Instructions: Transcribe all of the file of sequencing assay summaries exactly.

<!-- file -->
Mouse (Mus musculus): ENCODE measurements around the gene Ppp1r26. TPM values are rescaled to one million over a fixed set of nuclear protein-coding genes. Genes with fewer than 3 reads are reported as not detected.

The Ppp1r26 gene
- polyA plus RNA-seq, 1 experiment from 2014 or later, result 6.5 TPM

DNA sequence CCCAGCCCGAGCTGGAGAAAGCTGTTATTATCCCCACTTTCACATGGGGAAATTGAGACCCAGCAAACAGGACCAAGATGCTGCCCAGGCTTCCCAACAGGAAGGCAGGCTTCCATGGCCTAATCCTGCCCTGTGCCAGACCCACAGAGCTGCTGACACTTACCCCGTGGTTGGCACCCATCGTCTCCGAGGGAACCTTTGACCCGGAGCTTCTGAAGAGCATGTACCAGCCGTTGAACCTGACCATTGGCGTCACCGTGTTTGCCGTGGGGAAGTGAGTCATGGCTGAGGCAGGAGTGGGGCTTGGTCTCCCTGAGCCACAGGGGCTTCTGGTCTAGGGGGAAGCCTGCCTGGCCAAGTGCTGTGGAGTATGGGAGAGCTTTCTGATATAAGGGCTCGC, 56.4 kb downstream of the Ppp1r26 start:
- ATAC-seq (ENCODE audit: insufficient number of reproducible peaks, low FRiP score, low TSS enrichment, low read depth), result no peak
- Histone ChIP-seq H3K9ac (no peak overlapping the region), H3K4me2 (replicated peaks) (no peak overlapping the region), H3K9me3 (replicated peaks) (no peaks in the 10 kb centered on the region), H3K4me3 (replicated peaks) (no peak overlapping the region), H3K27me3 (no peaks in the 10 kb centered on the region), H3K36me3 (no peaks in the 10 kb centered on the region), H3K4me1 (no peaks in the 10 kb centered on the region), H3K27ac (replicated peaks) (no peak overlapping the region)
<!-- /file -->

Mouse (Mus musculus): ENCODE measurements around the gene Ppp1r26. TPM values are rescaled to one million over a fixed set of nuclear protein-coding genes. Genes with fewer than 3 reads are reported as not detected.

The Ppp1r26 gene
- polyA plus RNA-seq, 1 experiment from 2014 or later, result 6.5 TPM

DNA sequence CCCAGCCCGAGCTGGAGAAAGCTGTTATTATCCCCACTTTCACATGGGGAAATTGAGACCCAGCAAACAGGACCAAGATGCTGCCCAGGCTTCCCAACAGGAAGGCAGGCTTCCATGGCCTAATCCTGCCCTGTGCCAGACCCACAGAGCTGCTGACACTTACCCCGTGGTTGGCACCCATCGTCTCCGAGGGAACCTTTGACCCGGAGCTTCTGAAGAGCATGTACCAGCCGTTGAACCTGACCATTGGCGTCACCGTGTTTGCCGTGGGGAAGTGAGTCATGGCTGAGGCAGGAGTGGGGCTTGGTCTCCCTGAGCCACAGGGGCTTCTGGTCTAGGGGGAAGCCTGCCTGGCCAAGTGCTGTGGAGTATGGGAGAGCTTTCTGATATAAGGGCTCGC, 56.4 kb downstream of the Ppp1r26 start:
- ATAC-seq (ENCODE audit: insufficient number of reproducible peaks, low FRiP score, low TSS enrichment, low read depth), result no peak
- Histone ChIP-seq H3K9ac (no peak overlapping the region), H3K4me2 (replicated peaks) (no peak overlapping the region), H3K9me3 (replicated peaks) (no peaks in the 10 kb centered on the region), H3K4me3 (replicated peaks) (no peak overlapping the region), H3K27me3 (no peaks in the 10 kb centered on the region), H3K36me3 (no peaks in the 10 kb centered on the region), H3K4me1 (no peaks in the 10 kb centered on the region), H3K27ac (replicated peaks) (no peak overlapping the region)